China summons US envoy, warns of 'firm counter measures' after Trump signs Bill supporting Hong Kong protesters

Protesters react as police fire tear gas during a protest in Hong Kong on Nov 2, 2019.
Protesters react as police fire tear gas during a protest in Hong Kong on Nov 2, 2019.PHOTO: REUTERS
Pro-democracy protesters clashing with the police outside Hong Kong Polytechnic University on Nov 16, 2019.
Pro-democracy protesters clashing with the police outside Hong Kong Polytechnic University on Nov 16, 2019.PHOTO: EPA-EFE
In a photo taken on Sept 8, 2019, a protester with a US national flag sticking out from her mask takes part in a march from Chater Garden to the US Consulate in Hong Kong.
In a photo taken on Sept 8, 2019, a protester with a US national flag sticking out from her mask takes part in a march from Chater Garden to the US Consulate in Hong Kong.PHOTO: AFP

HONG KONG (REUTERS, AFP, AP) - China's Foreign Ministry on Thursday (Nov 28) said it will take "firm counter measures" if the United States continues to interfere in Hong Kong. 

"The nature of this is extremely abominable, and harbours absolutely sinister intentions," the Foreign Ministry said in a statement, without specifying what measures Beijing might take.

It said legislation signed by US President Donald Trump on Wednesday backing protesters in Hong Kong was a serious interference in Chinese affairs and US efforts were "doomed to fail".

"The Chinese government is unwavering in its determination to oppose any external forces interfering in Hong Kong affairs, its determination to implement the 'one country, two systems' policy, and its determination to safeguard national sovereignty, security and development interests," the statement said. 

"We advise the United States not to act arbitrarily, or China will resolutely counteract it, and all consequences must be borne by the United States," it said. 

Chinese Vice-Foreign Minister Le Yucheng summoned US Ambassador Terry Branstad on Thursday to demand that the United States immediately stop interfering in its internal affairs and stop causing further damage to bilateral relations, the Foreign Ministry said.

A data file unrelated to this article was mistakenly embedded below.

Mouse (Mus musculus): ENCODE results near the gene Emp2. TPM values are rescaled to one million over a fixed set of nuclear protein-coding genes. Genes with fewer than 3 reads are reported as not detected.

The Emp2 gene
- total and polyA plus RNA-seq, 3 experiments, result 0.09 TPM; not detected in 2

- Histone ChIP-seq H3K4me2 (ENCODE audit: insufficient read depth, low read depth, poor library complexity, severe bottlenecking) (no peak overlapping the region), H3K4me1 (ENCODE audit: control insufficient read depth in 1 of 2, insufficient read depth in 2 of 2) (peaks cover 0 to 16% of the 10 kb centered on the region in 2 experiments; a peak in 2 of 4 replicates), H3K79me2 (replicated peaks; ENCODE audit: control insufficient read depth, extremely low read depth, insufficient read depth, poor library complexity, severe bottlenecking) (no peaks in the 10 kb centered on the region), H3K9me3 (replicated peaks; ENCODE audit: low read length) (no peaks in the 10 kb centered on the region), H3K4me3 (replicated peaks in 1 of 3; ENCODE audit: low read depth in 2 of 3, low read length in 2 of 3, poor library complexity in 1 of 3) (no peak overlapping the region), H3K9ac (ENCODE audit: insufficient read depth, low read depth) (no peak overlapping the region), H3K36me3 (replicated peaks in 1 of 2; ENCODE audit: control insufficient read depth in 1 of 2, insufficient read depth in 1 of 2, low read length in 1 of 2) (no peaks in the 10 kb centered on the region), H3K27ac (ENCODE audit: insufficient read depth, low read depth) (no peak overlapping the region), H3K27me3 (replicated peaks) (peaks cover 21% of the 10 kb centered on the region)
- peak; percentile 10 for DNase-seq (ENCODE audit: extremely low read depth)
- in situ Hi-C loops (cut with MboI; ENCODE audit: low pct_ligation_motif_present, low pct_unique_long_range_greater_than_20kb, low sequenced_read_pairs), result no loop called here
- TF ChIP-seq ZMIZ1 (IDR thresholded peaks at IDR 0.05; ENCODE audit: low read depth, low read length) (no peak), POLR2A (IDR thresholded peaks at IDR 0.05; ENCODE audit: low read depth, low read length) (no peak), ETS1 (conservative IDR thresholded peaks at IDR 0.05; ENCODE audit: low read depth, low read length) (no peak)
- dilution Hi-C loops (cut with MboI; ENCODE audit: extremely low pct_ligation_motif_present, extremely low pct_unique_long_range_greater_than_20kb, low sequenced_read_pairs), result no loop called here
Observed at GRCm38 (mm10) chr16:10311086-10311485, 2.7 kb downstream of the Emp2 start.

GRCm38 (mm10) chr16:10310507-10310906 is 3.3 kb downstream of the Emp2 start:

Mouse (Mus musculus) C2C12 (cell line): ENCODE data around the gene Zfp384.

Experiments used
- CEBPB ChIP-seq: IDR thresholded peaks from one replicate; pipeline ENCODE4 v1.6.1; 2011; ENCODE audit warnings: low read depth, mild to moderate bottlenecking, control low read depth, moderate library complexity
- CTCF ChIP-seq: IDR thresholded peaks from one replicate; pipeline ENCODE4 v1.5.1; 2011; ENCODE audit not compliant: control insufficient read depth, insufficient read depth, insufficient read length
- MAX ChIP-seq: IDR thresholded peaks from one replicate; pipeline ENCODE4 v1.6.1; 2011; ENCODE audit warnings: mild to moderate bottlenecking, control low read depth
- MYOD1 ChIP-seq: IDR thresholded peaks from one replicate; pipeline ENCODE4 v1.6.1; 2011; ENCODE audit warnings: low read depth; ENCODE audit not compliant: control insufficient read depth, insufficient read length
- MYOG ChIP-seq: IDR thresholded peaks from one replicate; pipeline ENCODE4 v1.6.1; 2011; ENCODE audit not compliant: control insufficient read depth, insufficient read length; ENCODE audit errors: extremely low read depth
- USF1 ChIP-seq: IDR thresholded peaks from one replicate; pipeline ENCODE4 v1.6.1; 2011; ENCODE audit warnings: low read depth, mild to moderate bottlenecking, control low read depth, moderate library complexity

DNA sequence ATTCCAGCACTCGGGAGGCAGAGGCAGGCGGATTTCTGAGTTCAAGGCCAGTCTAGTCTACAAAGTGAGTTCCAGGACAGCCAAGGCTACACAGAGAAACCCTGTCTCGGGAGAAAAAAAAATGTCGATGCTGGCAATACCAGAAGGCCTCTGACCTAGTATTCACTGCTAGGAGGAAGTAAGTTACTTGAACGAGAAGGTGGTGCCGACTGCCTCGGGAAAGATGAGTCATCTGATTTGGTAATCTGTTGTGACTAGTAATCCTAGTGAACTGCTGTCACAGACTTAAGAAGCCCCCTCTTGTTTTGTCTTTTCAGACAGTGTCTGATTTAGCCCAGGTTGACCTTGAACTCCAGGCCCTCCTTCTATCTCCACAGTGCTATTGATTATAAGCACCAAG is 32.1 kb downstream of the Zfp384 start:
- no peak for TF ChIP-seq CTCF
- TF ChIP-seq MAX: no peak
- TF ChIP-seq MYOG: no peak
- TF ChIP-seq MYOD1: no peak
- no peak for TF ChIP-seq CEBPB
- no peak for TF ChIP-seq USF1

The Hong Kong government on Thursday expressed strong opposition to the US legislation, saying the Bills will send the wrong signal to demonstrators.

"The two acts are obviously interfering in Hong Kong's internal affairs," a government official said in a statement, warning the move would "send the wrong message to the protesters". 

The Central People's Government Liaison Office in the Hong Kong Special Administrative Region also issued a statement, expressing outrage and strongly condemning the signing of the Hong Kong Human Rights and Democracy Bill.

 
 
 
 

The statement alleged that US Congress and some politicians have "ignored the facts of the serious crimes of radical violence that have continued in Hong Kong for more than five months, and have repeatedly reversed black and white, in the guise of supporting 'human rights' and 'democracy' in Hong Kong". 

"This is a gross interference in Hong Kong affairs and China's internal affairs. The essence of this is to disrupt Hong Kong and try to contain China's development with Hong Kong affairs. We express our great indignation and the strongest condemnation of a series of hegemonic acts by the United States," the statement said. 

Prominent activist Joshua Wong, who was among Hong Kong pro-democracy supporters who lobbied for the US bills, called it a “remarkable achievement” as human rights had triumphed over crucial US-China trade talks.

He said he hoped it will spur Britain and other Western nations to follow suit. He said he will participate in a parliament hearing in Italy via Skype later Thursday to press for further global support. “Now is the time for the Western world to stand with Hong Kong,” Mr Wong said.

Mr Sunny Cheung, a student who testified before Congress in support of the legislation, told AFP it would give “Hong Kong people timely leverage to press Hong Kong and Beijing further on democratic reform”. 

Hong Kongers have protested in huge numbers over the last six months, fuelled by years of growing fears that authoritarian China is stamping out the city’s liberties. 


Riot police officers clash with anti-government protesters during a demonstration in Causeway Bay district in Hong Kong on Oct 6, 2019. PHOTO: REUTERS

 
 
 
 

The territory’s Beijing-backed leaders have offered few concessions and police have cracked down hard on protesters in increasingly violent confrontations. 

The violence has done little to dampen support though, with pro-democracy candidates winning a landslide victory in local council elections over the weekend. 

Hundreds gathered in Central on Thursday night to celebrate Mr Trump's signing of the Bill, with some participants waving American flags while the crowd shouted slogans like "Fight for freedom, stand with Hong Kong".

The Hong Kong Human Rights and Democracy Act requires the US President to annually review the city’s favourable trade status and threatens to revoke it if the semi-autonomous territory’s freedoms are quashed. 

Mr Trump also signed legislation banning sales of tear gas, rubber bullets and other equipment used by Hong Kong security forces in putting down the protests.